Weekend Introduction to New Wave Radio



Back in the early 90’s, maybe around 1990, there was a radio program on a local station that aired on Friday evenings. For me, these were lonely seeming times when neither myself or any of my friends were yet able to drive. I spent a lot of time reading, as I mentioned in a previous post. This was long before I had begun really purchasing my own music – long before I owned nearly every Cure record on cassette, long before I started buying them on CD, and long before I really knew about the existence of anyone like Bauhaus or Sisters of Mercy.

Also, there was nowhere to go. Growing up in the midwest rustbelt is a fantastic place for photo opportunities if you are into that whole postapocalyptic abandoned industrial sort of setting. Other than that, my hometown, and towns nearby, didn’t have a whole lot to offer socially. I grew up in a farmhouse on a dirt road about ten miles from the nearest town. And I should describe what I mean when I use the word “town.” My town was a mostly agricultural area, just a few exits north on the highway from where the auto factories started shutting down and the land started to be used for growing things instead of building them.  At the most, my town had four traffic lights, a grocery store, a video rental store with a pool table,  an eight lane bowling alley, a McDonalds and, much later, a Burger King. We had one high school and two elementary schools in the entire county.

But I digress. Aside from a roller skating rink that was two towns over and thirty minutes away, (at which i spent a fair amount of windblown weekend nights,) there was nowhere for me to go. I didn’t have a phone in my room yet to call anyone, so local radio was the key to relieving boredom. Cell phones weren’t popular yet. Cordless phones, important so that you didn’t have to twist around a cord and hide in a broom close,speaking in hushed tones so your parents couldn’t hear your confidential conversations, were just on the verge of becoming an everyday item. And I didn’t really have many friends to call anyway.  On weekend nights, there was an 80’s retro program that would air in all its synth-pop new-wave glory.  This is where I first heard of The Cure, Depeche Mode, Adam Ant, and probably some things that didn’t yet resonate with me but would later on.  I remember everything sounding so new and upbeat, listening to the songs while i was drawing and writing and probably procrastinating cleaning my mess of a room.  It definitely made me feel less of that pre-teen loneliness and angst .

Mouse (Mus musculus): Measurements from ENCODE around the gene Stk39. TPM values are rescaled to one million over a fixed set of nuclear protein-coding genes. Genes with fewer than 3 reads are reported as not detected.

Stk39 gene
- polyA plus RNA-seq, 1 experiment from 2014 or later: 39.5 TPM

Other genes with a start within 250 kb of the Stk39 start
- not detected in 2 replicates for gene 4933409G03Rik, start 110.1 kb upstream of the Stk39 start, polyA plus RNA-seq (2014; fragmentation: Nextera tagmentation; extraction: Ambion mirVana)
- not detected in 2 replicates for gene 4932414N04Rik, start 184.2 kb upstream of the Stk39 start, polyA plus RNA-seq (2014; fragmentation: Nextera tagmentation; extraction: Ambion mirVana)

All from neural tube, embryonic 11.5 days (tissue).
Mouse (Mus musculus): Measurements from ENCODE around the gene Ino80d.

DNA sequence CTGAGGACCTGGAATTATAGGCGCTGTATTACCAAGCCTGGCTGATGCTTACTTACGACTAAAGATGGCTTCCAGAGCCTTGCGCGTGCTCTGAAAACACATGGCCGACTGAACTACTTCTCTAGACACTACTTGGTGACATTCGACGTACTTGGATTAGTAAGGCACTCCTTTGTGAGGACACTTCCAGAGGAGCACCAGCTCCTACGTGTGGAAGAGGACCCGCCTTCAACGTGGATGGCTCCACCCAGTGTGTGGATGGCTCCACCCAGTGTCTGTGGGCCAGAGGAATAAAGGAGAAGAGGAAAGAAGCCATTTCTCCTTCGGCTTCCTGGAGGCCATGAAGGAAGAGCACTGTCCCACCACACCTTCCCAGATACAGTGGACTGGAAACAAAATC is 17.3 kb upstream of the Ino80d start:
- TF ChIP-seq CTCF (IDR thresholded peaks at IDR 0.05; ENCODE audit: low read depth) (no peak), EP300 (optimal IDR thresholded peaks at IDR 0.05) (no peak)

At some point, I started recording songs off of the radio. I made early, crude mixtapes, each song starting with a loud shuffling sound as i hurried to press the record button in time to get the beginning of the song. I had to be quick about this – there was rarely any warning that the coveted song would be playing -I just had to be ready and close to the radio to press that record button. After the song was finished, I would carefully rewind a couple of seconds to get a nice, clean end to the song – because inevitably, instead of sitting in front of the radio for three minutes or so, I would walk away to do something else and forget about the recording entirely.  Now imagine that process repeating for about ten songs or so to fill up one side of a sixty minute casette tape.Mix tapes were an art, and I was merely an apprentice.  It’s a wonder we were bored at all in those days. There was not a whole lot of instant gratification – everything was a process.

MTV was also a pretty big deal during that time. Is MTV still around? Do they still play videos? The best way in my limited world view to put a visual against my coveted mixtape songs was to watch old videos. Pretty much every day, you could turn on MTV at any time and see 80’s pop visuals of  Madonna, Depeche Mode, The Cure, INXS, A Flock of Seagulls, Duran Duran.. right alongside the up and coming grunge trends. I think this greatly influenced my young fashion aesthetic, but I’ll talk more about the fashion in an upcoming post.

This is for those of you stuck in a small town on a Friday night huddled in front of your flickering screen,  feeling alone because you feel like there is nothing for you beyond your front door. There is a gigantic, amazing world out there, and sometimes it just takes time to explore, to find where you fit into it all. You are fortunate in some ways that the internet and social media have made everyone so connected and the world so much smaller. I didn’t really have that, not in the technological way that we do now. And If I could escape my rural, small town surroundings, so can you.